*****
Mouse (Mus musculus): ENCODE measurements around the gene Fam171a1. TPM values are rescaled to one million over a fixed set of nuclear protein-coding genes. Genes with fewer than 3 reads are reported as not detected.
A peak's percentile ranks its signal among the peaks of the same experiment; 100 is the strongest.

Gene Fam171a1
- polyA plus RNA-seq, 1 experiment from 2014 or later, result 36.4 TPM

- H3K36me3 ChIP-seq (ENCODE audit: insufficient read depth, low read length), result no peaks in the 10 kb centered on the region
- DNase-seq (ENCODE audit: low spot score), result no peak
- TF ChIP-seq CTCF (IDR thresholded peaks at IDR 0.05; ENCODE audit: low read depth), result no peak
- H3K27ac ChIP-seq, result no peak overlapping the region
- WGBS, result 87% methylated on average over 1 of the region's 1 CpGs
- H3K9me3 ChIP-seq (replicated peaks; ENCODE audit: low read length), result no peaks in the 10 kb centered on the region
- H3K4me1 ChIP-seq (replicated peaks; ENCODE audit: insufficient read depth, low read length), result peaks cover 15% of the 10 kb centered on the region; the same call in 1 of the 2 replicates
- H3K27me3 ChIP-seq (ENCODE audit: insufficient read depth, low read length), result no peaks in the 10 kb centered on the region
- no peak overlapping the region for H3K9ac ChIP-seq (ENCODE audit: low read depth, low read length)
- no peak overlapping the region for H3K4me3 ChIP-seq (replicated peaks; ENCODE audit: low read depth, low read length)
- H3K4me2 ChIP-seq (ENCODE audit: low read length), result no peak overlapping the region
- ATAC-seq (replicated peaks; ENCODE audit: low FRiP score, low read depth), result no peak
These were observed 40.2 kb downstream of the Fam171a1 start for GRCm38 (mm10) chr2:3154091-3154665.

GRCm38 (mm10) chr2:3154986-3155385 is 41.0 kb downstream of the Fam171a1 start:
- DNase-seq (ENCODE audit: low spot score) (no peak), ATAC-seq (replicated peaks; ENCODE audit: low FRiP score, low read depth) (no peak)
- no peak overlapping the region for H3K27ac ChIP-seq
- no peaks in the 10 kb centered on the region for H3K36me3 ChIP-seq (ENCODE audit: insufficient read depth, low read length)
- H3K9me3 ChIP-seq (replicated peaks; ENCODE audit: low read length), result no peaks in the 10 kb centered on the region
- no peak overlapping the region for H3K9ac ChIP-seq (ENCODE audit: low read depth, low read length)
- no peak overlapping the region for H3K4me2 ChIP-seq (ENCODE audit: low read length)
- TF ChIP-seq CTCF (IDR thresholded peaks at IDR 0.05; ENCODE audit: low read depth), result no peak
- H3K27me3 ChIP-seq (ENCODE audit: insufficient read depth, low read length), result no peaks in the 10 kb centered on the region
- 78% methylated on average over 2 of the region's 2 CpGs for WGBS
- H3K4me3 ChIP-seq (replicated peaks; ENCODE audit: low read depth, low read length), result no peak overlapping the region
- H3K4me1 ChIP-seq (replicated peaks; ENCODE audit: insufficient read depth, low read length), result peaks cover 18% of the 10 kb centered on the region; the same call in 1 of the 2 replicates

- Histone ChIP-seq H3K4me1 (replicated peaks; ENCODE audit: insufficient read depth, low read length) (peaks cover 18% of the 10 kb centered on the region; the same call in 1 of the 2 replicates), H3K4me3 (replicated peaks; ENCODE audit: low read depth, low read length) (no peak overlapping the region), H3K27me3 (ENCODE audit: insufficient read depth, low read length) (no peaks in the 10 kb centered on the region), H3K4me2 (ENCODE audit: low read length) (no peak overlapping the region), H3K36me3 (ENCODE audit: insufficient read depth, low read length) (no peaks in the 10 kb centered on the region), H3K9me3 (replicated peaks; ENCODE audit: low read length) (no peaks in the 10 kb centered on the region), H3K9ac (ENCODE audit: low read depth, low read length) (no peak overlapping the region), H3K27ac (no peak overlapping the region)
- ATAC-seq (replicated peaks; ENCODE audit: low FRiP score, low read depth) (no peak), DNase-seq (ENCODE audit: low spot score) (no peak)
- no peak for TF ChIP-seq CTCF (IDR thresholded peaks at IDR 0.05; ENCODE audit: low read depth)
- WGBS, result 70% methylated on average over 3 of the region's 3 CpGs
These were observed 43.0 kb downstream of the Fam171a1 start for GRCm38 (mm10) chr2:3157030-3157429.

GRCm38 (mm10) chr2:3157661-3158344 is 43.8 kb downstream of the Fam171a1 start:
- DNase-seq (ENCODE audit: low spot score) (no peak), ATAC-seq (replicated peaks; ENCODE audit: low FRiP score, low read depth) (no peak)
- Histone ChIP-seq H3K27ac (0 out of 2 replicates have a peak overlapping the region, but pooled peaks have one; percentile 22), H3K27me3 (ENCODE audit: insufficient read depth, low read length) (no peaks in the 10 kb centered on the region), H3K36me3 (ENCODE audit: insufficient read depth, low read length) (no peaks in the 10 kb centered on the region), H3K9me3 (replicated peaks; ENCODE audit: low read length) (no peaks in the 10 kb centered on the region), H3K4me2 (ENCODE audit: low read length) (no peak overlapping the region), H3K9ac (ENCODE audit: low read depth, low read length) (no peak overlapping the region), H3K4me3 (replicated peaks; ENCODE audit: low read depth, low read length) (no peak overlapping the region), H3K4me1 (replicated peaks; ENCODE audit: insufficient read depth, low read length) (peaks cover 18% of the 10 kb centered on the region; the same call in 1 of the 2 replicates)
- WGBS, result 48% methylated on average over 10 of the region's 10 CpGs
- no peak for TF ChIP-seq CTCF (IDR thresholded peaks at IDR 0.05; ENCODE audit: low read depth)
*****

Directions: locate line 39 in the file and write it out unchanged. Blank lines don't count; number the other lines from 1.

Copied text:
- no peak for TF ChIP-seq CTCF (IDR thresholded peaks at IDR 0.05; ENCODE audit: low read depth)